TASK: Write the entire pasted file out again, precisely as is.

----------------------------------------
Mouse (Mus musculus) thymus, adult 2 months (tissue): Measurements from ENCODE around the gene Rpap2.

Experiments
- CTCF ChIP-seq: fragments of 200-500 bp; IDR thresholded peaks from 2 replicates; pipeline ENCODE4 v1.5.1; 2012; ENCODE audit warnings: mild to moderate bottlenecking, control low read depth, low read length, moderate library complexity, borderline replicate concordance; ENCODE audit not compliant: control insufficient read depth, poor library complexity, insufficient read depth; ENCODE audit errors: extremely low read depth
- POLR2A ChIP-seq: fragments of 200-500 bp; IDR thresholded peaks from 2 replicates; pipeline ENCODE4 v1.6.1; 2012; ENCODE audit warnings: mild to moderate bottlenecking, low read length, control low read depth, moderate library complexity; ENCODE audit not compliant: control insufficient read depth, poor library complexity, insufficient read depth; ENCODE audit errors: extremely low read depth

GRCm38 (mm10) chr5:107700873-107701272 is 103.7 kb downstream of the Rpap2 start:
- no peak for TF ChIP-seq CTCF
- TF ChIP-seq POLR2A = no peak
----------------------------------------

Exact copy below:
Mouse (Mus musculus) thymus, adult 2 months (tissue): Measurements from ENCODE around the gene Rpap2.

Experiments
- CTCF ChIP-seq: fragments of 200-500 bp; IDR thresholded peaks from 2 replicates; pipeline ENCODE4 v1.5.1; 2012; ENCODE audit warnings: mild to moderate bottlenecking, control low read depth, low read length, moderate library complexity, borderline replicate concordance; ENCODE audit not compliant: control insufficient read depth, poor library complexity, insufficient read depth; ENCODE audit errors: extremely low read depth
- POLR2A ChIP-seq: fragments of 200-500 bp; IDR thresholded peaks from 2 replicates; pipeline ENCODE4 v1.6.1; 2012; ENCODE audit warnings: mild to moderate bottlenecking, low read length, control low read depth, moderate library complexity; ENCODE audit not compliant: control insufficient read depth, poor library complexity, insufficient read depth; ENCODE audit errors: extremely low read depth

GRCm38 (mm10) chr5:107700873-107701272 is 103.7 kb downstream of the Rpap2 start:
- no peak for TF ChIP-seq CTCF
- TF ChIP-seq POLR2A = no peak